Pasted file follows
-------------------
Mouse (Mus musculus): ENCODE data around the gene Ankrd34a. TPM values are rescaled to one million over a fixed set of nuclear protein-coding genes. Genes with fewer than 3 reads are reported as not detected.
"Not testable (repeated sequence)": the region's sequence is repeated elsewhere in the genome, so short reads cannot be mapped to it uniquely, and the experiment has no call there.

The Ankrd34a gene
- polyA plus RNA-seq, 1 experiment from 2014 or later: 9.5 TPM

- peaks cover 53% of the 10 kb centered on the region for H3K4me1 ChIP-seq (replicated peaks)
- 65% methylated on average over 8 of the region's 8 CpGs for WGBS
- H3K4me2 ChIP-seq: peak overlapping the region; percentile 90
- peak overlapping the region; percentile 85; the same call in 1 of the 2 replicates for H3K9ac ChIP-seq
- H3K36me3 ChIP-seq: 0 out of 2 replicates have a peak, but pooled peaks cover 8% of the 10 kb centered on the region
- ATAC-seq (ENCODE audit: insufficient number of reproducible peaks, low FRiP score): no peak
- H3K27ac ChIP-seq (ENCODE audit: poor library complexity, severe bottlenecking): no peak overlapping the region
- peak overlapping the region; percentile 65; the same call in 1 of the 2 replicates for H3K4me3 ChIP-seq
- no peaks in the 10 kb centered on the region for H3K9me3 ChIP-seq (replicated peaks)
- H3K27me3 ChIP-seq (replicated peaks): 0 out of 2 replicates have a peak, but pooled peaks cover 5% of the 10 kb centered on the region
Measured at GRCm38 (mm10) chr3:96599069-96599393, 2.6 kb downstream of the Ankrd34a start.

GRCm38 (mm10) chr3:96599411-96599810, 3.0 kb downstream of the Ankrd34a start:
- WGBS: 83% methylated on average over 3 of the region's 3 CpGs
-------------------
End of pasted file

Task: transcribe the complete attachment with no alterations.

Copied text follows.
Mouse (Mus musculus): ENCODE data around the gene Ankrd34a. TPM values are rescaled to one million over a fixed set of nuclear protein-coding genes. Genes with fewer than 3 reads are reported as not detected.
"Not testable (repeated sequence)": the region's sequence is repeated elsewhere in the genome, so short reads cannot be mapped to it uniquely, and the experiment has no call there.

The Ankrd34a gene
- polyA plus RNA-seq, 1 experiment from 2014 or later: 9.5 TPM

- peaks cover 53% of the 10 kb centered on the region for H3K4me1 ChIP-seq (replicated peaks)
- 65% methylated on average over 8 of the region's 8 CpGs for WGBS
- H3K4me2 ChIP-seq: peak overlapping the region; percentile 90
- peak overlapping the region; percentile 85; the same call in 1 of the 2 replicates for H3K9ac ChIP-seq
- H3K36me3 ChIP-seq: 0 out of 2 replicates have a peak, but pooled peaks cover 8% of the 10 kb centered on the region
- ATAC-seq (ENCODE audit: insufficient number of reproducible peaks, low FRiP score): no peak
- H3K27ac ChIP-seq (ENCODE audit: poor library complexity, severe bottlenecking): no peak overlapping the region
- peak overlapping the region; percentile 65; the same call in 1 of the 2 replicates for H3K4me3 ChIP-seq
- no peaks in the 10 kb centered on the region for H3K9me3 ChIP-seq (replicated peaks)
- H3K27me3 ChIP-seq (replicated peaks): 0 out of 2 replicates have a peak, but pooled peaks cover 5% of the 10 kb centered on the region
Measured at GRCm38 (mm10) chr3:96599069-96599393, 2.6 kb downstream of the Ankrd34a start.

GRCm38 (mm10) chr3:96599411-96599810, 3.0 kb downstream of the Ankrd34a start:
- WGBS: 83% methylated on average over 3 of the region's 3 CpGs